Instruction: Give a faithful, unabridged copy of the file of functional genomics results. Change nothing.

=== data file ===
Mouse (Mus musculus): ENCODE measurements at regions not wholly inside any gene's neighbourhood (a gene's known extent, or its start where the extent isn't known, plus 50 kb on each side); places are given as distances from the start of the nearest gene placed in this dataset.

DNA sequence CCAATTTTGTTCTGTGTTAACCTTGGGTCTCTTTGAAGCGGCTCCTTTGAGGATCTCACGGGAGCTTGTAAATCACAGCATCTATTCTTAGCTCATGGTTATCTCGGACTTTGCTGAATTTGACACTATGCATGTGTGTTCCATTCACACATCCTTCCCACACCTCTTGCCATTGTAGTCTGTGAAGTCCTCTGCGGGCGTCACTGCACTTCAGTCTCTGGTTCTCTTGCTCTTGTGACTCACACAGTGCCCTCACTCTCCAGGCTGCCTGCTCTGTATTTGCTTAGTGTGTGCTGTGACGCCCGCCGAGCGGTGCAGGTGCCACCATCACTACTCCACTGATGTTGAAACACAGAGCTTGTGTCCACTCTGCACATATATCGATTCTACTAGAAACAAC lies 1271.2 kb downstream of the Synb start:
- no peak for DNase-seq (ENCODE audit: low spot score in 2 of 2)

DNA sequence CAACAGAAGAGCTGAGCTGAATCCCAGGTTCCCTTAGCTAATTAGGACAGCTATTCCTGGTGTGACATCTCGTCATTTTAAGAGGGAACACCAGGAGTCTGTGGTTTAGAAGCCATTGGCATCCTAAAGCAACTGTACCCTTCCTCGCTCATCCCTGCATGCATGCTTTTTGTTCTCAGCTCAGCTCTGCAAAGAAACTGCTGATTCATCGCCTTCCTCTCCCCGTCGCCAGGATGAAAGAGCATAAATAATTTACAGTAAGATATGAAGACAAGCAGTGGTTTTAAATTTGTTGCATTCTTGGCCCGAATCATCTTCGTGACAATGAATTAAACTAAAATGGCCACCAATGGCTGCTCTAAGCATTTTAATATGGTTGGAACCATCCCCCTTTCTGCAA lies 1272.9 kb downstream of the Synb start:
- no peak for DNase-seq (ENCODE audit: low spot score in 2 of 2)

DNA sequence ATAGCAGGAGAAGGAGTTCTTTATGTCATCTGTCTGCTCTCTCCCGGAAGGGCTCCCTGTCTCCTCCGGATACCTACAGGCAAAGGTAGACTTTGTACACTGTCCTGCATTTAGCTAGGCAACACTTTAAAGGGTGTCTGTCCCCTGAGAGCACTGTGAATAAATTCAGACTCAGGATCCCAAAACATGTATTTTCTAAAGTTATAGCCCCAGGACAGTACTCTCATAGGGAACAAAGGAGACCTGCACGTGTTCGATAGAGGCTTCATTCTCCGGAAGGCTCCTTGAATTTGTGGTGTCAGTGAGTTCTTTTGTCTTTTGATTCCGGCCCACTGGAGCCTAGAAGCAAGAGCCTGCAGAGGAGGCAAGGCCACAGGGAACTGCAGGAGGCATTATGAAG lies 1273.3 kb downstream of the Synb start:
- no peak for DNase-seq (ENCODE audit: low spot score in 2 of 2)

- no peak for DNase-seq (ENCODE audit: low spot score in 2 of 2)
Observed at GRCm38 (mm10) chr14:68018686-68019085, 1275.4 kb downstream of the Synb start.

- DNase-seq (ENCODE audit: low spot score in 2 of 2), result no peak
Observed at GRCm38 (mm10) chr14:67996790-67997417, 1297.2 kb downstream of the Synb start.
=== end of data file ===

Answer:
Mouse (Mus musculus): ENCODE measurements at regions not wholly inside any gene's neighbourhood (a gene's known extent, or its start where the extent isn't known, plus 50 kb on each side); places are given as distances from the start of the nearest gene placed in this dataset.

DNA sequence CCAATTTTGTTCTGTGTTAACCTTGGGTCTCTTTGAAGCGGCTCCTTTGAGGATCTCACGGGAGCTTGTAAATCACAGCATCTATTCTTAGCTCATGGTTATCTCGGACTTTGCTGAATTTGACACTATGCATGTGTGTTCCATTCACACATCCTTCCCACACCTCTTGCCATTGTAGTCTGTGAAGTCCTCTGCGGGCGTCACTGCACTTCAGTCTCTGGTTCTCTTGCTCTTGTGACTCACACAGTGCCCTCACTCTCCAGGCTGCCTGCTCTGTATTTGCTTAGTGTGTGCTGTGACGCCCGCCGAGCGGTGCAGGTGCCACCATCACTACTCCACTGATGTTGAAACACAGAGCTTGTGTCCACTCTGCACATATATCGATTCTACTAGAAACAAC lies 1271.2 kb downstream of the Synb start:
- no peak for DNase-seq (ENCODE audit: low spot score in 2 of 2)

DNA sequence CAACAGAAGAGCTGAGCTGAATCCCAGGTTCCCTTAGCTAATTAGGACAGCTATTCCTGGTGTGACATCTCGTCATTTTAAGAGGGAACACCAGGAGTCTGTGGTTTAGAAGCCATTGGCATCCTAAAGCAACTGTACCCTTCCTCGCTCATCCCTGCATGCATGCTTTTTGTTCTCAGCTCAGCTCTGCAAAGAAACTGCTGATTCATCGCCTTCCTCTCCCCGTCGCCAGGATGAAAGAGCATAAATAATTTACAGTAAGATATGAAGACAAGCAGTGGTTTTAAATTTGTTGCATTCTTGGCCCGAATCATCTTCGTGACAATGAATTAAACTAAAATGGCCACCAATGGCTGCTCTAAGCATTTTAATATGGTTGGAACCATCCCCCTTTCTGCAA lies 1272.9 kb downstream of the Synb start:
- no peak for DNase-seq (ENCODE audit: low spot score in 2 of 2)

DNA sequence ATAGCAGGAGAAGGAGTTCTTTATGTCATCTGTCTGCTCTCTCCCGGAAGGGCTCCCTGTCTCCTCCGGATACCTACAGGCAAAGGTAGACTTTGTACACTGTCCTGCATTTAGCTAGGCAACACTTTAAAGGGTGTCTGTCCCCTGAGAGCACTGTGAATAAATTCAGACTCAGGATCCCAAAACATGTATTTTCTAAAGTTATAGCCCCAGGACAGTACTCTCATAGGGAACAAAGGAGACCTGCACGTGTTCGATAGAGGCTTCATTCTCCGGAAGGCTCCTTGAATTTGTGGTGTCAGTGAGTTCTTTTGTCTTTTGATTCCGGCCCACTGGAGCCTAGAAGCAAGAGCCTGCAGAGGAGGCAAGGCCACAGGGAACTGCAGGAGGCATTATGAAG lies 1273.3 kb downstream of the Synb start:
- no peak for DNase-seq (ENCODE audit: low spot score in 2 of 2)

- no peak for DNase-seq (ENCODE audit: low spot score in 2 of 2)
Observed at GRCm38 (mm10) chr14:68018686-68019085, 1275.4 kb downstream of the Synb start.

- DNase-seq (ENCODE audit: low spot score in 2 of 2), result no peak
Observed at GRCm38 (mm10) chr14:67996790-67997417, 1297.2 kb downstream of the Synb start.